Policy briefing: Leading Change, Adding Value

Ten commitments in new nursing and midwifery framework explain how staff can transform health and care sectors

Essential facts

Leading Change, Adding Value is NHS England’s new nursing and midwifery framework. It builds on Compassion in Practice (CiP), which set out the 6Cs. While CiP established the values of nursing and midwifery, the new framework explains how staff can help transform the health and care sectors to meet the aims of the NHS England’s Five Year Forward View.

Main arguments

The NHS, like the rest of society, is changing, the document says. As the population ages, the focus of services is shifting from curing illness to helping people manage their health. Technology allows self‑management to take place in people’s homes and the community, rather than hospitals and GPs. As a result, more is being asked of nurses, midwives and care staff in the work they do and the boundaries they cross. 

What are the aims

The framework describes a ‘triple aim’, a term coined by the Five Year Forward View. This involves creating better outcomes and experiences for people, and ensuring a better use of resources. The framework states that, to meet the triple aim, the profession must focus on ‘high value’ activities, while phasing out those of ‘low values’. To help staff achieve this, it sets out ten commitments.

The ten commitments

  1. Promote a culture in which improving the population’s health is core.
  2. Increase the visibility of leadership and input in prevention.
  3. Work with individuals, families and communities to equip them to make informed choices and manage their health.
  4. Focus on individuals experiencing high-value care.
  5. Work in partnership with individuals, their families and others important to them.
  6. Actively respond to what matters most to our staff and colleagues.
  7. Lead and drive research to evidence the impact of what we do.
  8. Have the right education, training and development. 
  9. Have the right staff in the right places at the right time.
  10. Champion the use of technology.

What others say

  • The RCN says the framework is right to acknowledge that nurses and midwives are the backbone of the NHS, but warns that ‘lack of resources’ remains the biggest challenge.
  • The Royal College of Midwives says the aims are laudable and if met will go a long way towards improving the nation’s health.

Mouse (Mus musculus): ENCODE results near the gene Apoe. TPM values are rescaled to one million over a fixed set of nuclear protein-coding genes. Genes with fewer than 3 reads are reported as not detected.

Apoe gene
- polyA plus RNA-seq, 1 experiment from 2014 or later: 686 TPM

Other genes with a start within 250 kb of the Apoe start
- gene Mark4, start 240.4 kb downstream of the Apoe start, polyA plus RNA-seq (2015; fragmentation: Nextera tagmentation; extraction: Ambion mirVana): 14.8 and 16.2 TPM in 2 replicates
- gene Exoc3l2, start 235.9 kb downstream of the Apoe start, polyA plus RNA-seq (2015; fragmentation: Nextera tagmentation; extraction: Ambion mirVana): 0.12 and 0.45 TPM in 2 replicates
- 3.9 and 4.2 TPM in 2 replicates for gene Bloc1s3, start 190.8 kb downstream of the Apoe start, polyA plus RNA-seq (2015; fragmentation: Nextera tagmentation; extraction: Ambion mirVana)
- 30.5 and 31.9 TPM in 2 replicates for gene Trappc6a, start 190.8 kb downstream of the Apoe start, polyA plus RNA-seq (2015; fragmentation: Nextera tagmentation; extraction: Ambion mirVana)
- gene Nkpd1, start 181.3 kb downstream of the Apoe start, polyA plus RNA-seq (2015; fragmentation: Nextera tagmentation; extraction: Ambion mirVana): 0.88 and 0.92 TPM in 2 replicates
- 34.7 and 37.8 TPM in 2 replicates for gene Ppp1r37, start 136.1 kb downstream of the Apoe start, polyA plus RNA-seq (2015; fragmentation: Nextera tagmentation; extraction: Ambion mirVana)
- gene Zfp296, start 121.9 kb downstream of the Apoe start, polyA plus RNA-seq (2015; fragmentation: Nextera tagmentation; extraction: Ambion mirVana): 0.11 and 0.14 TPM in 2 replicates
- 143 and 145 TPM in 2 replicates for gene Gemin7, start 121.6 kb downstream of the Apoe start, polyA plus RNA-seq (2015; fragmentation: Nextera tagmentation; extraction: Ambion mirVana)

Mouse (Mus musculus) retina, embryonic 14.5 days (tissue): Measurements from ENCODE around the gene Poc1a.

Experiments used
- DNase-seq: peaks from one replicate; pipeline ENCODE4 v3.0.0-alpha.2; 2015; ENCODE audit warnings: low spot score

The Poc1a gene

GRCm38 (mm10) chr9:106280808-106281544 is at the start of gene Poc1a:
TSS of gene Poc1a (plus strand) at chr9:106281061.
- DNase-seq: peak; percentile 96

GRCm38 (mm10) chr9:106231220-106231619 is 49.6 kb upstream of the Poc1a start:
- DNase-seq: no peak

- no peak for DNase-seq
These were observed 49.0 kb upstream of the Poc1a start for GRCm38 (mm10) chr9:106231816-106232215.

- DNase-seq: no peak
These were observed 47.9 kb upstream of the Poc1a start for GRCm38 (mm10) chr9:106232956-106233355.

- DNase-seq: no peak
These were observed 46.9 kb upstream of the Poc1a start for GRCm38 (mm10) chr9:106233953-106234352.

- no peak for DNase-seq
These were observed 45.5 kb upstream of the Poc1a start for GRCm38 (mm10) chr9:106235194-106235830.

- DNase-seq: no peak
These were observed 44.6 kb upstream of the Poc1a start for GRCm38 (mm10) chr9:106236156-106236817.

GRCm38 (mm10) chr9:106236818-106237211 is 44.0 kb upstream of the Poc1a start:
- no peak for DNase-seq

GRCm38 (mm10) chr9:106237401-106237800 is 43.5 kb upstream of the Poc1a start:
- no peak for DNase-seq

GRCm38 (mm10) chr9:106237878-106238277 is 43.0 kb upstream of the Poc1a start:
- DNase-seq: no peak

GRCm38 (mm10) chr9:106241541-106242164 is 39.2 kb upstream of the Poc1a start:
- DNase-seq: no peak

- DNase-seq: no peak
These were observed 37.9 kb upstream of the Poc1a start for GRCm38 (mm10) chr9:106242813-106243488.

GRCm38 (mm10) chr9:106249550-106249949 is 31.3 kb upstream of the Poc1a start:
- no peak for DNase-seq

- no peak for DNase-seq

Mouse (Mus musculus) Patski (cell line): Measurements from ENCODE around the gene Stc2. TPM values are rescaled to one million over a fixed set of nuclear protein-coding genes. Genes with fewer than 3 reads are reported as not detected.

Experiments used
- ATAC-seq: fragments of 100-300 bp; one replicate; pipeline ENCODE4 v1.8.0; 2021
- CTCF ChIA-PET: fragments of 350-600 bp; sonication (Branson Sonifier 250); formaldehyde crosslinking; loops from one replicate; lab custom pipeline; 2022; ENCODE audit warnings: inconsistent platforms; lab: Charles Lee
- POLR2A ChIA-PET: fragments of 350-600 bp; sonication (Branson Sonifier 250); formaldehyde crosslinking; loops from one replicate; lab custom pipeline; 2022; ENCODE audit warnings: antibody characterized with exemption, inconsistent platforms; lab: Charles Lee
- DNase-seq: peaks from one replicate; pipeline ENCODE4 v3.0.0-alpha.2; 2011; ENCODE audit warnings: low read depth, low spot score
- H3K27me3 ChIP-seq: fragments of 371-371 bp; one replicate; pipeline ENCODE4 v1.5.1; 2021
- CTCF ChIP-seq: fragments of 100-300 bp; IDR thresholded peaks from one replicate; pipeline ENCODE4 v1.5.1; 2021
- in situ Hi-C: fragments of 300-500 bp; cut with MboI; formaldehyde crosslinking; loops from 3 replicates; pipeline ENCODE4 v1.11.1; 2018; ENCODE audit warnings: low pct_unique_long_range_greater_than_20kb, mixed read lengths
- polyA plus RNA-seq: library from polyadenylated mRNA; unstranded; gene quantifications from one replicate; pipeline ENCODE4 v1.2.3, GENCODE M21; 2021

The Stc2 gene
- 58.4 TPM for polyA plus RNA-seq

Implications for nurses

Chief nursing officer for England Jane Cummings wants nurses and midwives to embrace the framework and help ‘shape the future’.

‘This framework encourages us all to reach further individually and collectively. To do this we need to focus on what is important, and to connect with each other so we achieve more for patients and our professions.’ She believes that if this is done, the effect could be immense across the NHS, and the social care sector, where 50,000 nurses work.

‘The role played by nursing, midwifery and care staff should not be underestimated. We are on hospital wards caring for people, out in the community, care homes, academia, sitting on boards, developing policy and in the private sector.’

Ms Cummings says the framework and the 10 commitments that underpin it can help to make care more efficient, reduce unwarranted variation and prevent ill health.

‘The leadership potential in our workforce is boundless. From addressing differences in the incidence of pressure ulcers, to changing pathways of care and support in diagnosing diabetes, nursing, midwifery and care staff are ideally placed to be leading that change.’

Expert comment

Expert comment: Tricia Scott, Emergency Nurse consultant editor

Tricia Scott, principal lecturer and emergency care research lead at the Centre for Research in Primary and Community Care, University of Hertfordshire, and Emergency Nurse consultant editor

‘This framework builds on the compassion in care agenda by focusing on strengthened leadership capacity and announces 10 commitments to enhance care. Essentially, nurses will need to release their leadership potential, be courageous and empowered to make leadership decisions locally. To do this their argument for change needs to be evidence-based and strategically implemented, which may require further investment in pre-registration and continuous professional development programmes and in research. In the emergency setting, each and every practitioner and allied health worker needs to have a shared goal: to make every person’s health a priority. The public place immense trust in emergency practitioners when they are at their most vulnerable so emergency nurses should rise to this challenge to provide safe care for better patient outcomes.’


Leading Change, Adding Value and related resources are available to download at

Compassion in Practice resources are available at

The Five Year Forward View is at

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